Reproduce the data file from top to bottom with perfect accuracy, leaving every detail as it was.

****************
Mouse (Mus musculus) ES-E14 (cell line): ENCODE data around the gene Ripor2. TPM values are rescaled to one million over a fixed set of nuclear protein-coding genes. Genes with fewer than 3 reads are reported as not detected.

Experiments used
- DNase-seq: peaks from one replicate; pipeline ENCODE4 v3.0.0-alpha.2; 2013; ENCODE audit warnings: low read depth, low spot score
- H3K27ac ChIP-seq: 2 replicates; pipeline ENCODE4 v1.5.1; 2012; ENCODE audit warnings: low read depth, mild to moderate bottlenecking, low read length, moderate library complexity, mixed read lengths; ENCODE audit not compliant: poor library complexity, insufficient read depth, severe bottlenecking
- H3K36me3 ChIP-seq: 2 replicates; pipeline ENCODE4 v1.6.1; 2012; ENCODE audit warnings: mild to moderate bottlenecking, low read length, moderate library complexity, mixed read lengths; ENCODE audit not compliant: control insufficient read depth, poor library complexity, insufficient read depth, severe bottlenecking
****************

Mouse (Mus musculus) ES-E14 (cell line): ENCODE data around the gene Ripor2. TPM values are rescaled to one million over a fixed set of nuclear protein-coding genes. Genes with fewer than 3 reads are reported as not detected.

Experiments used
- DNase-seq: peaks from one replicate; pipeline ENCODE4 v3.0.0-alpha.2; 2013; ENCODE audit warnings: low read depth, low spot score
- H3K27ac ChIP-seq: 2 replicates; pipeline ENCODE4 v1.5.1; 2012; ENCODE audit warnings: low read depth, mild to moderate bottlenecking, low read length, moderate library complexity, mixed read lengths; ENCODE audit not compliant: poor library complexity, insufficient read depth, severe bottlenecking
- H3K36me3 ChIP-seq: 2 replicates; pipeline ENCODE4 v1.6.1; 2012; ENCODE audit warnings: mild to moderate bottlenecking, low read length, moderate library complexity, mixed read lengths; ENCODE audit not compliant: control insufficient read depth, poor library complexity, insufficient read depth, severe bottlenecking